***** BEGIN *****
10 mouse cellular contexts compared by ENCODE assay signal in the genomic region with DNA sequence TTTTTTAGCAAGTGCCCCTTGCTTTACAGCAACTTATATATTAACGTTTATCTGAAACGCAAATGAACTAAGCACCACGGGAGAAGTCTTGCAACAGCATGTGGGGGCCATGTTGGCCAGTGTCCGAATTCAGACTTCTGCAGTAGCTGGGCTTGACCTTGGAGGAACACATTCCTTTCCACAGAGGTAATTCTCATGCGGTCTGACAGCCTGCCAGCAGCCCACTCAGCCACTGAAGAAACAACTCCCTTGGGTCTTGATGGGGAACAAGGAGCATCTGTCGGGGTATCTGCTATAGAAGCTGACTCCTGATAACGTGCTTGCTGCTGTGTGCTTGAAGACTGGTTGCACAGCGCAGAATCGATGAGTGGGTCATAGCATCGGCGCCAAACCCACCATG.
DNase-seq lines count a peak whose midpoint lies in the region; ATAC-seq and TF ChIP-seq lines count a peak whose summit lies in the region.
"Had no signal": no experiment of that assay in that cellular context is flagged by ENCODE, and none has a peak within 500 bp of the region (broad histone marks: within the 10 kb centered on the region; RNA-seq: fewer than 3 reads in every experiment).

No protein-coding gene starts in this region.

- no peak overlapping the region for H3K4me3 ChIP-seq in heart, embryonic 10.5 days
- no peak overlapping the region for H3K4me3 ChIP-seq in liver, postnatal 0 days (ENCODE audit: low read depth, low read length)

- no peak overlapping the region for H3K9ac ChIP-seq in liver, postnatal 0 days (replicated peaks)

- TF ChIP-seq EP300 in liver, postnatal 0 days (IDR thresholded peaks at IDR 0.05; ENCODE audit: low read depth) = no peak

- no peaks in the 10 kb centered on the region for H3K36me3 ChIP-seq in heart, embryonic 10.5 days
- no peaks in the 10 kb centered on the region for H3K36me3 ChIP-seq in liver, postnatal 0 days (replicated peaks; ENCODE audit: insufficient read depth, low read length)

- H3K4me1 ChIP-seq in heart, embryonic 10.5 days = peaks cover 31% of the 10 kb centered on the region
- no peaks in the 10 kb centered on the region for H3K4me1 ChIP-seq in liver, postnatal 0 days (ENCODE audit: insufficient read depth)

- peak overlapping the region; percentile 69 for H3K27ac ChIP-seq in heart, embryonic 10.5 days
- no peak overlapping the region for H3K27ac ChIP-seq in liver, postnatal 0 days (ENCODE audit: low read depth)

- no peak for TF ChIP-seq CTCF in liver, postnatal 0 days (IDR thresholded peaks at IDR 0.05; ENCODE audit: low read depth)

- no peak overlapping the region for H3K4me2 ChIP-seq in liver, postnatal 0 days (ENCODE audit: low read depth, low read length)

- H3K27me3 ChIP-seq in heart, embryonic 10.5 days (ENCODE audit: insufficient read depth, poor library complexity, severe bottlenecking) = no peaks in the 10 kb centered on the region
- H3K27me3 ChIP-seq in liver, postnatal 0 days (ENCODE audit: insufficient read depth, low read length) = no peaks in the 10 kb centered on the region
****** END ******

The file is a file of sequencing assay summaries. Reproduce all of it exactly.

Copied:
10 mouse cellular contexts compared by ENCODE assay signal in the genomic region with DNA sequence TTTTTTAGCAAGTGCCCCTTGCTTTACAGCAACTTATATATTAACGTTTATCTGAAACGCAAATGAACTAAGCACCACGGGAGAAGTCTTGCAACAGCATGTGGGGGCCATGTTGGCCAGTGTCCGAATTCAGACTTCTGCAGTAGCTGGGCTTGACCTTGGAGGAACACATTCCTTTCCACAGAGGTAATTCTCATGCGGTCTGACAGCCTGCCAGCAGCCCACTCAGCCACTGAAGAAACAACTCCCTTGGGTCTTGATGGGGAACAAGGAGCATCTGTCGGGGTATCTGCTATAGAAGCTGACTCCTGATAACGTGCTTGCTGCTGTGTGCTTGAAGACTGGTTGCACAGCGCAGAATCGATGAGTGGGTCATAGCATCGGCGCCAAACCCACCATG.
DNase-seq lines count a peak whose midpoint lies in the region; ATAC-seq and TF ChIP-seq lines count a peak whose summit lies in the region.
"Had no signal": no experiment of that assay in that cellular context is flagged by ENCODE, and none has a peak within 500 bp of the region (broad histone marks: within the 10 kb centered on the region; RNA-seq: fewer than 3 reads in every experiment).

No protein-coding gene starts in this region.

- no peak overlapping the region for H3K4me3 ChIP-seq in heart, embryonic 10.5 days
- no peak overlapping the region for H3K4me3 ChIP-seq in liver, postnatal 0 days (ENCODE audit: low read depth, low read length)

- no peak overlapping the region for H3K9ac ChIP-seq in liver, postnatal 0 days (replicated peaks)

- TF ChIP-seq EP300 in liver, postnatal 0 days (IDR thresholded peaks at IDR 0.05; ENCODE audit: low read depth) = no peak

- no peaks in the 10 kb centered on the region for H3K36me3 ChIP-seq in heart, embryonic 10.5 days
- no peaks in the 10 kb centered on the region for H3K36me3 ChIP-seq in liver, postnatal 0 days (replicated peaks; ENCODE audit: insufficient read depth, low read length)

- H3K4me1 ChIP-seq in heart, embryonic 10.5 days = peaks cover 31% of the 10 kb centered on the region
- no peaks in the 10 kb centered on the region for H3K4me1 ChIP-seq in liver, postnatal 0 days (ENCODE audit: insufficient read depth)

- peak overlapping the region; percentile 69 for H3K27ac ChIP-seq in heart, embryonic 10.5 days
- no peak overlapping the region for H3K27ac ChIP-seq in liver, postnatal 0 days (ENCODE audit: low read depth)

- no peak for TF ChIP-seq CTCF in liver, postnatal 0 days (IDR thresholded peaks at IDR 0.05; ENCODE audit: low read depth)

- no peak overlapping the region for H3K4me2 ChIP-seq in liver, postnatal 0 days (ENCODE audit: low read depth, low read length)

- H3K27me3 ChIP-seq in heart, embryonic 10.5 days (ENCODE audit: insufficient read depth, poor library complexity, severe bottlenecking) = no peaks in the 10 kb centered on the region
- H3K27me3 ChIP-seq in liver, postnatal 0 days (ENCODE audit: insufficient read depth, low read length) = no peaks in the 10 kb centered on the region